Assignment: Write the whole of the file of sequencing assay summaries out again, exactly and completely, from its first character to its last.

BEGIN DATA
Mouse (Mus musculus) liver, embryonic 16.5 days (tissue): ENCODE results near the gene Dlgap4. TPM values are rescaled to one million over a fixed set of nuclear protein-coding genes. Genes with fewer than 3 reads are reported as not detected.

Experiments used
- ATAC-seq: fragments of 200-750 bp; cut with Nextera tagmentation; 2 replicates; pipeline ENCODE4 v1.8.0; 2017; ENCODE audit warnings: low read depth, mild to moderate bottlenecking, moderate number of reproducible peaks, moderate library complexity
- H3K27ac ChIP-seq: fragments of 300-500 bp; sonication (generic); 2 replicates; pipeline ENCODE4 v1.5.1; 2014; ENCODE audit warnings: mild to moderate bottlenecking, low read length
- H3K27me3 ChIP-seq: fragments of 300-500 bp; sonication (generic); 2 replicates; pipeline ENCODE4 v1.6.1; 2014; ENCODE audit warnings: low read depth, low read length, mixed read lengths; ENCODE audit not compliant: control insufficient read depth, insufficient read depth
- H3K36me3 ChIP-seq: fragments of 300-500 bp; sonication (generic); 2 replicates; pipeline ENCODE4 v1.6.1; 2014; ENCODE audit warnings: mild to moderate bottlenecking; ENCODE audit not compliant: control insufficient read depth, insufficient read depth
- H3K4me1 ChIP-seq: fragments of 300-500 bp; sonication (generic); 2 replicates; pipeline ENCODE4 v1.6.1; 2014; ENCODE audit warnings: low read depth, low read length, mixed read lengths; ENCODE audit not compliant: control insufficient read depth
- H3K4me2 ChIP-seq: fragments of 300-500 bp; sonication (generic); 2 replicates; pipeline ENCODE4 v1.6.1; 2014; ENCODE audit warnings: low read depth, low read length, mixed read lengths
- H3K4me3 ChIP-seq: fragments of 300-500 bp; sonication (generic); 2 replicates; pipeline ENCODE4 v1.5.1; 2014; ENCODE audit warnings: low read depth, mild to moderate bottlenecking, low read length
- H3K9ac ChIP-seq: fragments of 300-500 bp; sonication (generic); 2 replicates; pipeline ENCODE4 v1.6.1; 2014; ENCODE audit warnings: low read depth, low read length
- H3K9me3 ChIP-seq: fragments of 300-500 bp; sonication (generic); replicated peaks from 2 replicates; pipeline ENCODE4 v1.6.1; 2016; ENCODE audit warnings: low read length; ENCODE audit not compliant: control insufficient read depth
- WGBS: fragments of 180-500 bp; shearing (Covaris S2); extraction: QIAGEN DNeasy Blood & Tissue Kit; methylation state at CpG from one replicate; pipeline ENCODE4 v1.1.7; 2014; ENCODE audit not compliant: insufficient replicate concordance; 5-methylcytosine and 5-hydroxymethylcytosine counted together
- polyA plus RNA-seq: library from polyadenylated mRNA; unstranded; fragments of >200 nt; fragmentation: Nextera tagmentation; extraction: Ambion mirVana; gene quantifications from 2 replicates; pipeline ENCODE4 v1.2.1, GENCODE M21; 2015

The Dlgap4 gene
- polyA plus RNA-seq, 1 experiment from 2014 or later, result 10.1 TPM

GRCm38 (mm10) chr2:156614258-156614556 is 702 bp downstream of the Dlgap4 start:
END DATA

Mouse (Mus musculus) liver, embryonic 16.5 days (tissue): ENCODE results near the gene Dlgap4. TPM values are rescaled to one million over a fixed set of nuclear protein-coding genes. Genes with fewer than 3 reads are reported as not detected.

Experiments used
- ATAC-seq: fragments of 200-750 bp; cut with Nextera tagmentation; 2 replicates; pipeline ENCODE4 v1.8.0; 2017; ENCODE audit warnings: low read depth, mild to moderate bottlenecking, moderate number of reproducible peaks, moderate library complexity
- H3K27ac ChIP-seq: fragments of 300-500 bp; sonication (generic); 2 replicates; pipeline ENCODE4 v1.5.1; 2014; ENCODE audit warnings: mild to moderate bottlenecking, low read length
- H3K27me3 ChIP-seq: fragments of 300-500 bp; sonication (generic); 2 replicates; pipeline ENCODE4 v1.6.1; 2014; ENCODE audit warnings: low read depth, low read length, mixed read lengths; ENCODE audit not compliant: control insufficient read depth, insufficient read depth
- H3K36me3 ChIP-seq: fragments of 300-500 bp; sonication (generic); 2 replicates; pipeline ENCODE4 v1.6.1; 2014; ENCODE audit warnings: mild to moderate bottlenecking; ENCODE audit not compliant: control insufficient read depth, insufficient read depth
- H3K4me1 ChIP-seq: fragments of 300-500 bp; sonication (generic); 2 replicates; pipeline ENCODE4 v1.6.1; 2014; ENCODE audit warnings: low read depth, low read length, mixed read lengths; ENCODE audit not compliant: control insufficient read depth
- H3K4me2 ChIP-seq: fragments of 300-500 bp; sonication (generic); 2 replicates; pipeline ENCODE4 v1.6.1; 2014; ENCODE audit warnings: low read depth, low read length, mixed read lengths
- H3K4me3 ChIP-seq: fragments of 300-500 bp; sonication (generic); 2 replicates; pipeline ENCODE4 v1.5.1; 2014; ENCODE audit warnings: low read depth, mild to moderate bottlenecking, low read length
- H3K9ac ChIP-seq: fragments of 300-500 bp; sonication (generic); 2 replicates; pipeline ENCODE4 v1.6.1; 2014; ENCODE audit warnings: low read depth, low read length
- H3K9me3 ChIP-seq: fragments of 300-500 bp; sonication (generic); replicated peaks from 2 replicates; pipeline ENCODE4 v1.6.1; 2016; ENCODE audit warnings: low read length; ENCODE audit not compliant: control insufficient read depth
- WGBS: fragments of 180-500 bp; shearing (Covaris S2); extraction: QIAGEN DNeasy Blood & Tissue Kit; methylation state at CpG from one replicate; pipeline ENCODE4 v1.1.7; 2014; ENCODE audit not compliant: insufficient replicate concordance; 5-methylcytosine and 5-hydroxymethylcytosine counted together
- polyA plus RNA-seq: library from polyadenylated mRNA; unstranded; fragments of >200 nt; fragmentation: Nextera tagmentation; extraction: Ambion mirVana; gene quantifications from 2 replicates; pipeline ENCODE4 v1.2.1, GENCODE M21; 2015

The Dlgap4 gene
- polyA plus RNA-seq, 1 experiment from 2014 or later, result 10.1 TPM

GRCm38 (mm10) chr2:156614258-156614556 is 702 bp downstream of the Dlgap4 start: